Celebrities should not use artifacts as props

Mallory Kaul

If one of the arms fell off the Statue of David, I doubt that Michelangelo would want it used as a backscratcher. This scenario sounds outlandish, but its pop culture equivalent is now quite the phenomenon among celebrities.

Between Kim Kardashian sporting Marilyn Monroe’s iconic “Happy Birthday, Mr. President” dress at the Met Gala and Lizzo playing James Madison’s crystal flute at a D.C. concert, it seems to be gaining popularity for artists to use historical pieces as props.

Here lies the issue with this. Handling, gifting or taking photos with iconic pieces is one thing, but performing with and wearing them is another, especially for long periods of time.

There is too much risk in putting extra wear and tear on an item already ancient—crystal, fabric or otherwise. While a piece belongs to a public gallery or even someone else’s private collection, it should be treated as an artifact and left alone.

The backlash from these events was instantaneous. As soon as Kardashian announced her dress choice, people called her toxic and disrespectful for allegedly destroying the image of the dress.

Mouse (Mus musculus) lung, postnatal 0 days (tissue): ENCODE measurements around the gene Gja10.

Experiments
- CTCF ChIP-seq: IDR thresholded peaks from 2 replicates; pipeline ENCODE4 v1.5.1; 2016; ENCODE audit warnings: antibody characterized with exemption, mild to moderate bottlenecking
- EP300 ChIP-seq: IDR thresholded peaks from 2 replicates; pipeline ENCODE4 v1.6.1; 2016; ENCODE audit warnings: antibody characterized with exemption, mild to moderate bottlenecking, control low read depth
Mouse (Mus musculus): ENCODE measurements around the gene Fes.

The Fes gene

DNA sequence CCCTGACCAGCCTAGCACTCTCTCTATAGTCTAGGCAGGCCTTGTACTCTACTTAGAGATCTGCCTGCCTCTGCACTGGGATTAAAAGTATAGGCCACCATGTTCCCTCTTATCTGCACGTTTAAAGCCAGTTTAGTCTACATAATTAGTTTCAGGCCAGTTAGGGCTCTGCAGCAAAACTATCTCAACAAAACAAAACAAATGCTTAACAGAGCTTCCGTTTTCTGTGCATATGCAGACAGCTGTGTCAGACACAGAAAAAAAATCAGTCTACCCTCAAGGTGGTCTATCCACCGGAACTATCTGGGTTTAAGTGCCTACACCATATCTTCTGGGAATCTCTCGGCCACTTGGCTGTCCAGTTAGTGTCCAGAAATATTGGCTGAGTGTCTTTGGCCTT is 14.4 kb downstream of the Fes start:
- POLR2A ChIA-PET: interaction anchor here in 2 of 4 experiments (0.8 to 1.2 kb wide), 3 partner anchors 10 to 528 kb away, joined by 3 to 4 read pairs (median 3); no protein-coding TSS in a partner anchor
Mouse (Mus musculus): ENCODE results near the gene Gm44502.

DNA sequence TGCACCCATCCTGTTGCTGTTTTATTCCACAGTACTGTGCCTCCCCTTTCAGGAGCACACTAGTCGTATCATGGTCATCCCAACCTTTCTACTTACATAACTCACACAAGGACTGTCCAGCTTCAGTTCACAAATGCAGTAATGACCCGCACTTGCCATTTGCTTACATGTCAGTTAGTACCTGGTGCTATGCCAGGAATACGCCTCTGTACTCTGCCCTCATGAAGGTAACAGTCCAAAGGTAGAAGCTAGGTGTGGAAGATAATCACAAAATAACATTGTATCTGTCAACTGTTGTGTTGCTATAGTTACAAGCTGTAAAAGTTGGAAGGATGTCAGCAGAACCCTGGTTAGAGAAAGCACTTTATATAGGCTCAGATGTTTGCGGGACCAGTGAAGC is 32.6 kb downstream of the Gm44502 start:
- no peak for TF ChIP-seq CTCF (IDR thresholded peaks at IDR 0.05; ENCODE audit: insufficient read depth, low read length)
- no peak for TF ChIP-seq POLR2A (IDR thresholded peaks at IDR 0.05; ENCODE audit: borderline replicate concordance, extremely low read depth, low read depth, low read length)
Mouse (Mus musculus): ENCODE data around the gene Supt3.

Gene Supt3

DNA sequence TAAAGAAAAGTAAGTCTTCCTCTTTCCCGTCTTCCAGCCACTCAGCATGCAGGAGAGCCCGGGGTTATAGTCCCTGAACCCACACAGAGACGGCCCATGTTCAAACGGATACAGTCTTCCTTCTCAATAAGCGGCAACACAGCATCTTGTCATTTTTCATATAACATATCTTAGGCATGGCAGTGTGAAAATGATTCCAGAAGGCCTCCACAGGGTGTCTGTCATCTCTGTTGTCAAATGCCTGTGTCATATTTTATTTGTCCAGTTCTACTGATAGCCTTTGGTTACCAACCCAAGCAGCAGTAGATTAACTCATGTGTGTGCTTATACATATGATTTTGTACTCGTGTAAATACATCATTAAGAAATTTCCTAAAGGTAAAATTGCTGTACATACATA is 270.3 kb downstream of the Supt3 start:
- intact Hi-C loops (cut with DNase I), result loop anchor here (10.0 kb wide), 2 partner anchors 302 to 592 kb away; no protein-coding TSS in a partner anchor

The reactions to Lizzo’s crystal flute concert were not as unanimous—but those who hated it really hated it. Some history buffs called the event a tragedy and said Lizzo had defiled the flute by playing it.

The aftermath is the main difference between Kardashian wearing the dress and Lizzo playing the flute. Marilyn Monroe’s dress was irreparably damaged after the events of the Met Gala, while James Madison’s flute remained unchanged. Still, there stood a considerable chance that the flute could have been dropped and broken at any moment.

If a celebrity would like to honor a historical figure to this extent, it should be their responsibility to purchase the item for their personal use. If it is not for sale, then it’s just not meant to be.